HELLENDAAL 'Cambridge' Sonatas

Record and Artist Details

Genre:

Chamber

Label: Audax

Media Format: CD or Download

Mastering:

DDD

Catalogue Number: ADX13720

ADX13720. HELLENDAAL 'Cambridge' Sonatas

Tracks:

Composition Artist Credit
Cambridge Sonatas Philippe Grisvard
Gulrim Choi
Johannes Pramsohler

Johannes Pramsohler unearths long-forgotten Baroque gems, then presents them to the world via a superlative premiere recording. It’s now a familiar pattern, and one I’m pleased as punch to be enjoying another dose of here.

The Dutch violinist Pieter Hellendaal was the last in a lofty line of Continental late-Baroque violinists who chose to settle in England, following in the footsteps of such names as Francesco Geminiani and Nicola Matteis. He arrived in 1751 in London, where he played between acts of Handel’s Acis and Galatea. However, it was Cambridge where he eventually settled a decade later, and thus it’s in Cambridge’s Fitzwilliam Museum that you can find the manuscripts to his Op 3 set of 12 violin sonatas – works clearly in the line of Corelli, preserved complete with numerous sketched-out cadenzas, ornamentations and alternatives, and employing the full gamut of bowing technique and acrobatics which no doubt were bestowed upon Hellendaal by his teacher, the virtuoso violinist and bowing pedagogue Giuseppe Tartini.

It’s the first six of the set Pramsohler has chosen to record with his Ensemble Diderot colleagues, the cellist Gulrim Choï and harpsichordist Philippe Grisvard, and their readings bring such poetic vibrancy to the sonatas’ luxurious ornamentation and richness of articulation that it’s unarguable that this music’s value stretches well beyond the historic performance pearls they bestow. Pramsohler on a 1713 Rogeri is a treat, bringing all manner of colours and shadings and delicious curves to the violin’s often highly virtuoso lines, peerless evenness to the double-stopping and beautiful weighting of parts to the contrapuntal writing. Then listen to the throbbing, birdlike song he makes of the high-register intricacies tucked into the cadenza of No 4’s Allegro, or its affecting bariolage. Meanwhile, Choï on a mid-18th-century cello by the London maker J Simpson, and Grisvard on a harpsichord after a 1769 Pascal Taskin, are superglued to his side in all respects. Melodies sing; fugues dance along with light-as-air ease.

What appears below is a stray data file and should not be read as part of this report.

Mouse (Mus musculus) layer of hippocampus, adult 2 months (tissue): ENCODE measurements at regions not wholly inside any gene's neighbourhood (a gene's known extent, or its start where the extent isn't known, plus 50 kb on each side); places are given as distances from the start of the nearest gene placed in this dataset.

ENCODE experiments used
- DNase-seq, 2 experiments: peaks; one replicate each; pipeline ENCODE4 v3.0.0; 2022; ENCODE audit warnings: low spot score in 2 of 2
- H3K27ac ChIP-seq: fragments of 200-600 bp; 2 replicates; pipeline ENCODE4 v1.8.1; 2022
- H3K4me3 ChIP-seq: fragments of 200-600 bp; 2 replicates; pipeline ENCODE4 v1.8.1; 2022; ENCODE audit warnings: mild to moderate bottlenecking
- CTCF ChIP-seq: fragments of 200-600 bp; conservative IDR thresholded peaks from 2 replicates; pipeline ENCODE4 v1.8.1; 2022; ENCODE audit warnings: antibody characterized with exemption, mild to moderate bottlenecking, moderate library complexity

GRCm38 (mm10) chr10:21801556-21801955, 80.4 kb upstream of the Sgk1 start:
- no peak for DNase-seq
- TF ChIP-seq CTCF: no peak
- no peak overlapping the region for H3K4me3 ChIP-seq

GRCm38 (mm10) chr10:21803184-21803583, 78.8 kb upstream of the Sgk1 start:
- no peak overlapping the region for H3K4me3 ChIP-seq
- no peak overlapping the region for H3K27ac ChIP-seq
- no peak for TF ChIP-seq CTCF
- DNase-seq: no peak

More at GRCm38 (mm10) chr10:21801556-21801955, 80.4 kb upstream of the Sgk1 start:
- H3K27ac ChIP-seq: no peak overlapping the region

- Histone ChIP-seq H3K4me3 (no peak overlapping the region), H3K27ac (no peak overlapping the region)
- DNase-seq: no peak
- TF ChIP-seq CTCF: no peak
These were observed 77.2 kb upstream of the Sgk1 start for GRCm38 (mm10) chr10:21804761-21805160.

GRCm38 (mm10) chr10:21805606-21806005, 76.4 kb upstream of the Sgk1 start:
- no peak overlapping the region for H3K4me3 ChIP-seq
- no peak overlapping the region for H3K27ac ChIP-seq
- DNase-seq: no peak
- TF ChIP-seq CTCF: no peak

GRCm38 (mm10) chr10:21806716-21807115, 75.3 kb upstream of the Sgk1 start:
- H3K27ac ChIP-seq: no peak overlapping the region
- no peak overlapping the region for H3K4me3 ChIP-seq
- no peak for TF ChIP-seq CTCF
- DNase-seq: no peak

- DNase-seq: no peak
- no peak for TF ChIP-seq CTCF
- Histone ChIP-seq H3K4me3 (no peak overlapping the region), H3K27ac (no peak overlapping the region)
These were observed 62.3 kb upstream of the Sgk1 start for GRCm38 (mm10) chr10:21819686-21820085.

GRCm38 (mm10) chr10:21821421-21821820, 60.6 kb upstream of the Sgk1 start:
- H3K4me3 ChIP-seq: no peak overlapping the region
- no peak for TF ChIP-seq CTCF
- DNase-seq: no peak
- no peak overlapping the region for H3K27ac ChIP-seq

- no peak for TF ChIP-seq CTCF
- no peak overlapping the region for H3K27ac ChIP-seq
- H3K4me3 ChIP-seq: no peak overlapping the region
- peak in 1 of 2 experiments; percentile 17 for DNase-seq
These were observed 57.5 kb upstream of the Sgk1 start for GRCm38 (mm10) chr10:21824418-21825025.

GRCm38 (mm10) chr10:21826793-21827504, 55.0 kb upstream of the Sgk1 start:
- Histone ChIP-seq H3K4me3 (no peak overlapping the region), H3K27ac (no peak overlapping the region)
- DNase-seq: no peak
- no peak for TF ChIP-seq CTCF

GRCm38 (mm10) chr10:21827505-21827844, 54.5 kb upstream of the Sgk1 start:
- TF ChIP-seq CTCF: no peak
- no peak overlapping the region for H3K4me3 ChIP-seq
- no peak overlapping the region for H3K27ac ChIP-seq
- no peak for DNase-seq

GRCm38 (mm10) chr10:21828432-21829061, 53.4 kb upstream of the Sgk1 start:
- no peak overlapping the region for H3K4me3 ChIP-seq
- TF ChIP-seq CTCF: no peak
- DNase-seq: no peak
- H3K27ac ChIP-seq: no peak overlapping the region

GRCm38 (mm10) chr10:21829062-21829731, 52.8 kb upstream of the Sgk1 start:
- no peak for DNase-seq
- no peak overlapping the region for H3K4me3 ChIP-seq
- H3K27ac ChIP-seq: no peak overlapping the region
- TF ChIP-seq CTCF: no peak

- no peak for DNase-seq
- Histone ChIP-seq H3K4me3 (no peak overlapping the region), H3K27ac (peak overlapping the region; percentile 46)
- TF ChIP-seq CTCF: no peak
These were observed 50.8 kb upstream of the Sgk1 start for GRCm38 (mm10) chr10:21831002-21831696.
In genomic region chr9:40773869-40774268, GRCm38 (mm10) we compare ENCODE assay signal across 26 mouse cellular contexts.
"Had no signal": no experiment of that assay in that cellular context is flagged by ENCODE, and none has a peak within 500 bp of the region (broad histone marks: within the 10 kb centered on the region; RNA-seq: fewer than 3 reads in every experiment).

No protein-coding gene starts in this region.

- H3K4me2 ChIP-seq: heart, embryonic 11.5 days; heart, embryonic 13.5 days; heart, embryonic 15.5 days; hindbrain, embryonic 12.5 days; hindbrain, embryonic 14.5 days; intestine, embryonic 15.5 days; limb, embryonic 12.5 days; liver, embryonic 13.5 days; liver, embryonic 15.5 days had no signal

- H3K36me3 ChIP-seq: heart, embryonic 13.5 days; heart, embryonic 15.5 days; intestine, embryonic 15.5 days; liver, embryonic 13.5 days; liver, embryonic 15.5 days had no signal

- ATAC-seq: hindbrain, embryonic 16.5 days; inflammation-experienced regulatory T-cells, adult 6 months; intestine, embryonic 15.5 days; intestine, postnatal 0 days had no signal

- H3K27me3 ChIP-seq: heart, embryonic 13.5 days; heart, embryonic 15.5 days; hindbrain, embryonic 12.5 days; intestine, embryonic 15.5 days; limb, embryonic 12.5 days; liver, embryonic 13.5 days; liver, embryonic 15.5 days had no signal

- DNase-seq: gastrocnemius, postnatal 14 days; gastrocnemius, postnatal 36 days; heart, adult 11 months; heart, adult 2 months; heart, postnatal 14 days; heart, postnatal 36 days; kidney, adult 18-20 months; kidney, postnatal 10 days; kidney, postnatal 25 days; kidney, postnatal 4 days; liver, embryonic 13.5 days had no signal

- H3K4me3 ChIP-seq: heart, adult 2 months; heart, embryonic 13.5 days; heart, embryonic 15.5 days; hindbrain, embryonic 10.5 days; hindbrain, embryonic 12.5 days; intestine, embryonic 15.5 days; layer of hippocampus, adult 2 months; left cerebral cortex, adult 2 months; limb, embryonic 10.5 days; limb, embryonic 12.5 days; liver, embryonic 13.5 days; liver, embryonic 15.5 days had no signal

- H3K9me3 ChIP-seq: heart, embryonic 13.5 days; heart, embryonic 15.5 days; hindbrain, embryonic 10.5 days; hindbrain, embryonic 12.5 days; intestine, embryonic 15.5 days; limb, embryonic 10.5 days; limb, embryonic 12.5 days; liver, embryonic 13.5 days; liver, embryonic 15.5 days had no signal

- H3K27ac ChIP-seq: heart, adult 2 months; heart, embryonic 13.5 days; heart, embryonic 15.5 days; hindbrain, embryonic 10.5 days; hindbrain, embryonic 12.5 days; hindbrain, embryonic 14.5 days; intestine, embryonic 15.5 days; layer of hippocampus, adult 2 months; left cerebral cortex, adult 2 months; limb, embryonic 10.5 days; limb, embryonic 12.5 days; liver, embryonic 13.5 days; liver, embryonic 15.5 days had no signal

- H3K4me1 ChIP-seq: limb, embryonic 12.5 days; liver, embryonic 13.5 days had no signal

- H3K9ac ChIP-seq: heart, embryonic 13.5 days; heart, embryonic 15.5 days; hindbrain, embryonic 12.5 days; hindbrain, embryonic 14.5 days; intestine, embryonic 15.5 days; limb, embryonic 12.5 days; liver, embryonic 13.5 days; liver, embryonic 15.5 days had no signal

The architecture of the programming itself is also satisfying, the six sonatas having been mixed so as the three whose introductory movements are showcases for improvised embellishment – Nos 2, 4 and 6 – occupy the recording’s beginning, middle and end points.

If these musical enchanters fancy recording the set’s final six, then that’s fine by me.

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